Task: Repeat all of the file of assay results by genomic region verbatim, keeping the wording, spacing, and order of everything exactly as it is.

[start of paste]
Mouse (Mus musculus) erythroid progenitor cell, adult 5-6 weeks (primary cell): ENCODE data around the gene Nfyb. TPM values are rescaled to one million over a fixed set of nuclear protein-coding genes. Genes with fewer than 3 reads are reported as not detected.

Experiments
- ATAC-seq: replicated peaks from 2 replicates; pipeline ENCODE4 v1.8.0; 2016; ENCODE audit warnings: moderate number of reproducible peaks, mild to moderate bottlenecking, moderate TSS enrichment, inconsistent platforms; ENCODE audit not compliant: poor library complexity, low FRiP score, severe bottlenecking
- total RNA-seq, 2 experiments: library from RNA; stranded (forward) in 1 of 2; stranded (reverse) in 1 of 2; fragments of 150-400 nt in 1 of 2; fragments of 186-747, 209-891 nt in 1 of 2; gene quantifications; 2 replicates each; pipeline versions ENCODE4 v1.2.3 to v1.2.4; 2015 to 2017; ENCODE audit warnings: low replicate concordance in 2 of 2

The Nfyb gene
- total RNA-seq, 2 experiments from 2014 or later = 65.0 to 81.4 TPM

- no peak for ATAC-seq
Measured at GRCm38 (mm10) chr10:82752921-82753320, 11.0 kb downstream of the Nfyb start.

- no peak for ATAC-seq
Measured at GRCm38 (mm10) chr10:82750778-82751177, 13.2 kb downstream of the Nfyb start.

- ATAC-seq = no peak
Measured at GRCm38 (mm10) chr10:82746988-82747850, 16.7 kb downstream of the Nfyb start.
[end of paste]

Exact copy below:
Mouse (Mus musculus) erythroid progenitor cell, adult 5-6 weeks (primary cell): ENCODE data around the gene Nfyb. TPM values are rescaled to one million over a fixed set of nuclear protein-coding genes. Genes with fewer than 3 reads are reported as not detected.

Experiments
- ATAC-seq: replicated peaks from 2 replicates; pipeline ENCODE4 v1.8.0; 2016; ENCODE audit warnings: moderate number of reproducible peaks, mild to moderate bottlenecking, moderate TSS enrichment, inconsistent platforms; ENCODE audit not compliant: poor library complexity, low FRiP score, severe bottlenecking
- total RNA-seq, 2 experiments: library from RNA; stranded (forward) in 1 of 2; stranded (reverse) in 1 of 2; fragments of 150-400 nt in 1 of 2; fragments of 186-747, 209-891 nt in 1 of 2; gene quantifications; 2 replicates each; pipeline versions ENCODE4 v1.2.3 to v1.2.4; 2015 to 2017; ENCODE audit warnings: low replicate concordance in 2 of 2

The Nfyb gene
- total RNA-seq, 2 experiments from 2014 or later = 65.0 to 81.4 TPM

- no peak for ATAC-seq
Measured at GRCm38 (mm10) chr10:82752921-82753320, 11.0 kb downstream of the Nfyb start.

- no peak for ATAC-seq
Measured at GRCm38 (mm10) chr10:82750778-82751177, 13.2 kb downstream of the Nfyb start.

- ATAC-seq = no peak
Measured at GRCm38 (mm10) chr10:82746988-82747850, 16.7 kb downstream of the Nfyb start.